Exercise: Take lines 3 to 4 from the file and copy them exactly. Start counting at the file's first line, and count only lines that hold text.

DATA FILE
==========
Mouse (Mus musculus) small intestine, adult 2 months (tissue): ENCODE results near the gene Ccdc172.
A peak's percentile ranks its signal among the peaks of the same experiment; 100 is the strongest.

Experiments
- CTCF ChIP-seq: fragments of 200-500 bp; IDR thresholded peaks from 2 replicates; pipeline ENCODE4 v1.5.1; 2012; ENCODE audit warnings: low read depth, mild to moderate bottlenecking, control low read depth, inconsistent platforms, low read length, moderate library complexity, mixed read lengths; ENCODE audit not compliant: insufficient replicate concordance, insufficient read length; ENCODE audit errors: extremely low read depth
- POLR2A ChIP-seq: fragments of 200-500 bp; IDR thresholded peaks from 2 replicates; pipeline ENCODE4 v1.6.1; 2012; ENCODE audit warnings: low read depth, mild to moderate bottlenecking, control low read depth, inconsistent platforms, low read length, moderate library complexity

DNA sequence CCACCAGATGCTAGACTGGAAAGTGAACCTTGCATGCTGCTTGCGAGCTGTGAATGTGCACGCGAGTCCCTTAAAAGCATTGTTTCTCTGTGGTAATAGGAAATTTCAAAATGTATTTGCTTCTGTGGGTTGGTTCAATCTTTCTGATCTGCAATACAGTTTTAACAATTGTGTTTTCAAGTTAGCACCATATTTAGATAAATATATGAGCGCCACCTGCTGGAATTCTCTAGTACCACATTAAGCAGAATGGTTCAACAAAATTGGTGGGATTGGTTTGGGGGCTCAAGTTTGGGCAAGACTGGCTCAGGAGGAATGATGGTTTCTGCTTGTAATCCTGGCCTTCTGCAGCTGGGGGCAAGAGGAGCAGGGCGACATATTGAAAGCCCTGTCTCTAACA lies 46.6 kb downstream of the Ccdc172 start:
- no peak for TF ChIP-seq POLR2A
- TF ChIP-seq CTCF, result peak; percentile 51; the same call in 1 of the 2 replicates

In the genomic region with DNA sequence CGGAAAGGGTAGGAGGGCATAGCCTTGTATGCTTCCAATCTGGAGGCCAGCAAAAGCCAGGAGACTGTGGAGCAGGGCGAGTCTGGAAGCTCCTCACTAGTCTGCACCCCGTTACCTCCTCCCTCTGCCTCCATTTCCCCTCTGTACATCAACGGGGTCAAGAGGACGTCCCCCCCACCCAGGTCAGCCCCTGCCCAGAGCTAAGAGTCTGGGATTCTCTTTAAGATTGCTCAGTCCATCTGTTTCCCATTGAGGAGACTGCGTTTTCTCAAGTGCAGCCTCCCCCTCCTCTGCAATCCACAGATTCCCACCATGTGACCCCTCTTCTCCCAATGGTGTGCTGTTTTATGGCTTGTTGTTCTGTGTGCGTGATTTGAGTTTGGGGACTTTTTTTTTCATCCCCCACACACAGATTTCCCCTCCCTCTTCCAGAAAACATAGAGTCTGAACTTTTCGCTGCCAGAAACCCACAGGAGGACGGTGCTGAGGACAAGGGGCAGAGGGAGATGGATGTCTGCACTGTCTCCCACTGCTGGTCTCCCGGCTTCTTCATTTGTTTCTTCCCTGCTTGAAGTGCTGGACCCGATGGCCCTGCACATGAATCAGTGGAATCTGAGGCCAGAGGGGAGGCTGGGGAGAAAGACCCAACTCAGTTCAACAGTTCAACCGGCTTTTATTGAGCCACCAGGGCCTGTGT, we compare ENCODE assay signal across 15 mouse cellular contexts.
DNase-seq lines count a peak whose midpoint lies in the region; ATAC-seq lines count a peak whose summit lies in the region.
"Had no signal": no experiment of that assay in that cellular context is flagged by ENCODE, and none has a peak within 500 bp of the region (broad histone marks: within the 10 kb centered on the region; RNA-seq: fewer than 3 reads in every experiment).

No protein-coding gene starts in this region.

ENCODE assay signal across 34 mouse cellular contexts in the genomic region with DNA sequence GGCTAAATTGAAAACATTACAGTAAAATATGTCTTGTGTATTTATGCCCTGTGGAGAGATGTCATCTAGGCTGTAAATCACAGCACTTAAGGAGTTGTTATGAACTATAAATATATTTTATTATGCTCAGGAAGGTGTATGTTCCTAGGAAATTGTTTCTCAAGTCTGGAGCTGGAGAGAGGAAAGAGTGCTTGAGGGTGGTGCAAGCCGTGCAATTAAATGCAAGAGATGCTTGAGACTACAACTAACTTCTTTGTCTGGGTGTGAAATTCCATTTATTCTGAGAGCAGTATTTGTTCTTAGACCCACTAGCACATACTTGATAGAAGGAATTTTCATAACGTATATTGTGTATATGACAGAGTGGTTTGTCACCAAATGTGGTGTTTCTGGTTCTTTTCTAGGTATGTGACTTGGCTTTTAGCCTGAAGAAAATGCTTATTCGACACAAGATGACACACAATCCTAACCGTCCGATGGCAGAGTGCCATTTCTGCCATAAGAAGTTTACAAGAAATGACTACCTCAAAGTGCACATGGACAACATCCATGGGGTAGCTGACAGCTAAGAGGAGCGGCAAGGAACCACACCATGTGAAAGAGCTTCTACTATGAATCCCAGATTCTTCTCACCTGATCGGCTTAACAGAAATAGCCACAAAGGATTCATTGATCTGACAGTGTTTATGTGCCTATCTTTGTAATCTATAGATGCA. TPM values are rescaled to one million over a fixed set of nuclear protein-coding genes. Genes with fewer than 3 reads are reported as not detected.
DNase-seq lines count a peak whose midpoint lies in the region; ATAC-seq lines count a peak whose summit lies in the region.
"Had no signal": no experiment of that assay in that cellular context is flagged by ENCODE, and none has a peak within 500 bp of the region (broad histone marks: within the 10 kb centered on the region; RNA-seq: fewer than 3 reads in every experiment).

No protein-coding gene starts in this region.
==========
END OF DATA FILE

Experiments
- CTCF ChIP-seq: fragments of 200-500 bp; IDR thresholded peaks from 2 replicates; pipeline ENCODE4 v1.5.1; 2012; ENCODE audit warnings: low read depth, mild to moderate bottlenecking, control low read depth, inconsistent platforms, low read length, moderate library complexity, mixed read lengths; ENCODE audit not compliant: insufficient replicate concordance, insufficient read length; ENCODE audit errors: extremely low read depth